I had to have a "discussion" with one of our yearlings the other day. She is a little more mischevious than our previous babies. She was standing at the gate when I entered the paddock with the feed buckets and she backed out of my space very nicely. I entered her space to look at a couple of places on her and make sure they weren't injuries (she was fine, just mud). As I reached toward her withers to pull off a tuft of her shedding coat she nipped at my jacket. Of course that got her a "bite" on the neck with my hand but she didn't travel away far. When I got in her space again she pinned her ears and I went to backing her with my voice and wiggling my hand. I never touched her. She went and hid behind her momma. I finally dumped her food in her bucket but didn't immediately let her eat and she was very respectful. No ear pinning or nipping. I've NEVER had one of our babies nip until her, but we've only had three and they have all been little girls. I'm told the little boys are a little more ornery. Keep us posted. And where are your pictures of your guys. I would really love to see them both but especially your mare.
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#8
I'm a pretty poor techie but I'm going to work on those pics.

Sophie (grula mare, 15.2 hands) is really pretty with her smokey color and black points. She's a sweet, confident mare, she loves to be groomed and touched & will just hang out with me. Her alter ego is Angelica (that mean little rug rat girl) when she's jealous. She shocked me with a bite to the shoulder blade while I was grooming Ivan (when he first came). I didn't see it coming from that "doll baby".

Ivan (14.2) is as copper as a new penny (when he doesn't have himself all muddy). He's cautious and somewhat fearful. He and Sophie are now bonding and settling down some. I get to hang with him in the pasture when Ms. S. is occupied. He has a lot of curiousity pent up. I've found him to be the "nipper". He got the tinyest but of suede and skin from the tender part of my forearm. I'm working on getting him to come to me for petting and grooming with Sophie presnt & working on teaching Sophie that although she's head mare in the pasture when I'm around she's second in line.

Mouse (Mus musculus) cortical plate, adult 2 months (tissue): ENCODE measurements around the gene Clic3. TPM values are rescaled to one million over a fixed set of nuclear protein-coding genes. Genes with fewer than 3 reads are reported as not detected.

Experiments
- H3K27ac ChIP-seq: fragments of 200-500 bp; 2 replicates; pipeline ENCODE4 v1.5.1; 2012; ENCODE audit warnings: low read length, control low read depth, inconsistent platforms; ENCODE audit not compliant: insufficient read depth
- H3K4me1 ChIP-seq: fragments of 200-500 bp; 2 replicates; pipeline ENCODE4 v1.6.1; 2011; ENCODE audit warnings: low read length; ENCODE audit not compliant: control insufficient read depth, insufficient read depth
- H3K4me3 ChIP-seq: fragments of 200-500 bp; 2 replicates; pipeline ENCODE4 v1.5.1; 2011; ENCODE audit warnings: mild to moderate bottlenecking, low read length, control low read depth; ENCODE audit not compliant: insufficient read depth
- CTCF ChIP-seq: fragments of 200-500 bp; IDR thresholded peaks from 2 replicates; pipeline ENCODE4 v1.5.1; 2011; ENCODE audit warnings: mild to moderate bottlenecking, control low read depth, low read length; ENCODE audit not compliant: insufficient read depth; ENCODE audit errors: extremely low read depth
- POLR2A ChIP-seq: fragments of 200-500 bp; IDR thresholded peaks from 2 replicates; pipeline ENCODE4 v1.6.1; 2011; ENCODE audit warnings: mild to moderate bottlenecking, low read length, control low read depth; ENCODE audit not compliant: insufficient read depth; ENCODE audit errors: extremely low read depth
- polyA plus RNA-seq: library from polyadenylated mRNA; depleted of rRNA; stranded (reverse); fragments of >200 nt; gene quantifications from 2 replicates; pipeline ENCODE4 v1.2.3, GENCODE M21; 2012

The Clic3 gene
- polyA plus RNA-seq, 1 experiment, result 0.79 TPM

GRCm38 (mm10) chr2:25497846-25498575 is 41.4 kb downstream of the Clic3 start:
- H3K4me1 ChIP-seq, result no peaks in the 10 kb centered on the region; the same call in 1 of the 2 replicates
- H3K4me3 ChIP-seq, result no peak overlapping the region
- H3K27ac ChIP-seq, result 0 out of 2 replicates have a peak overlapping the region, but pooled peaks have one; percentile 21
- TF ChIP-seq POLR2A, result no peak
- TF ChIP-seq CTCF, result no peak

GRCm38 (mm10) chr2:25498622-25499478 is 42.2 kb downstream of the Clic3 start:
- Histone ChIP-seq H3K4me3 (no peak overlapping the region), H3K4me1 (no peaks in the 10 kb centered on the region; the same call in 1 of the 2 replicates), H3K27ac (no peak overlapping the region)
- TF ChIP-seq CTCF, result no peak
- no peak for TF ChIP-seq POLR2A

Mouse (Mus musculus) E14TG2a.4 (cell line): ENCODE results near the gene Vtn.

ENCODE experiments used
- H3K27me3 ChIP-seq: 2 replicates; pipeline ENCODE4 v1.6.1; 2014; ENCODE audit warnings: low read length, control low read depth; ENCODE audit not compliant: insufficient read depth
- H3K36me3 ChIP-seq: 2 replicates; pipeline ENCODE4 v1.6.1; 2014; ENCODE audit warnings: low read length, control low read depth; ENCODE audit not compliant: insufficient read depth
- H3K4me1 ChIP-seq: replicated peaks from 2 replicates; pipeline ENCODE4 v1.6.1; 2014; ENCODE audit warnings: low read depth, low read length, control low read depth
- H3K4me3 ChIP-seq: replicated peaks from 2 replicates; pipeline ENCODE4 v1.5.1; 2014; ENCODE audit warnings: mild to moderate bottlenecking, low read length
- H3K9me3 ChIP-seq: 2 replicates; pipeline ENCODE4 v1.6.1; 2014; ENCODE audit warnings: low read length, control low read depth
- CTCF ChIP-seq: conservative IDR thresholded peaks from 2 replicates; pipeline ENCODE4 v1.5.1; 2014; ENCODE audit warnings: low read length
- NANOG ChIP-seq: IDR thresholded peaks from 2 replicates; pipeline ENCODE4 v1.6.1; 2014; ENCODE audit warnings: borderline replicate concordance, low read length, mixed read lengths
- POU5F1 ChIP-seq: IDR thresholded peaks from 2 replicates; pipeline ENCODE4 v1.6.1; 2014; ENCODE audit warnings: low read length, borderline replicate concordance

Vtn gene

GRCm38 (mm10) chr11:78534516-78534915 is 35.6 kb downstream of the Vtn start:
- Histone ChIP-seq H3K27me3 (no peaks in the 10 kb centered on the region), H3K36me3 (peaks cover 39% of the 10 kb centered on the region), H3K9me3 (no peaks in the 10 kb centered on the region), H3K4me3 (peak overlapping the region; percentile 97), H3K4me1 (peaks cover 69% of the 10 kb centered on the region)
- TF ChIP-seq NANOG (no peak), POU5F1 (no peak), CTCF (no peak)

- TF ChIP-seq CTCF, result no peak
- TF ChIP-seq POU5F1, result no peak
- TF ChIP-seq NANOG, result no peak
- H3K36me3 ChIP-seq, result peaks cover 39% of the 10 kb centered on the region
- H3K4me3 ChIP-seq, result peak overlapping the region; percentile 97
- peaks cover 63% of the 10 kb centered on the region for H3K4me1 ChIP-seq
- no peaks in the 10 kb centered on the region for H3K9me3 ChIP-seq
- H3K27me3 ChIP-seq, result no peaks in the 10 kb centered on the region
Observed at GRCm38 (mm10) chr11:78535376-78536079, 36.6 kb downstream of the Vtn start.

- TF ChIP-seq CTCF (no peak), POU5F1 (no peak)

Sunday will be our first ride. We're in walking distance to the beautiful Patapsco State (Maryland) Park here. I hear you can ride for two weeks and not be on the same horse trail.

We've had the horses since (Sophie) 01/01 and (Ivan) 01/18 and my work with them has been 99% on the ground. They live in the pasture behind our home. This is a new world and lifestyle for us. We're very thankful for the opportunity.
Beth
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#9
I kept expecting the excitement to wear off after a few years being an adult now but the magic of horse ownership is still there. Sounds like you have a couple of great horses and are trying hard to be a "good horse mommie". I was fortunate to find RFD-TV shortly after getting horses. The clinicians on there are all wonderful. There are many to choose from. I think they teach basically the same thing but have different ways of teaching people how to work with horses. I'm also a clinic junkie. After my mare threw me in one of our first rides and broke my ribs I really lost my confidence. She was three with 10 rides on her when I bought her and I had no idea how few that was at the time. The clinics really helped me rebuild my confidence. My favorites are the de-spooking types of clinics that are put on locally. I've also been to a couple of Clinton Anderson clinic and a Craig Cameron clinic (that was a real blast).

Just keep trying to learn all you can to stay safe and enjoy! Hope you have a wonderful trail ride. Let us know how it goes.
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#10
"I hear you can ride for two weeks and not be on the same horse trail."

Yeah, I had a horse like that once too.

(Sorry - old joke, couldn't help it...)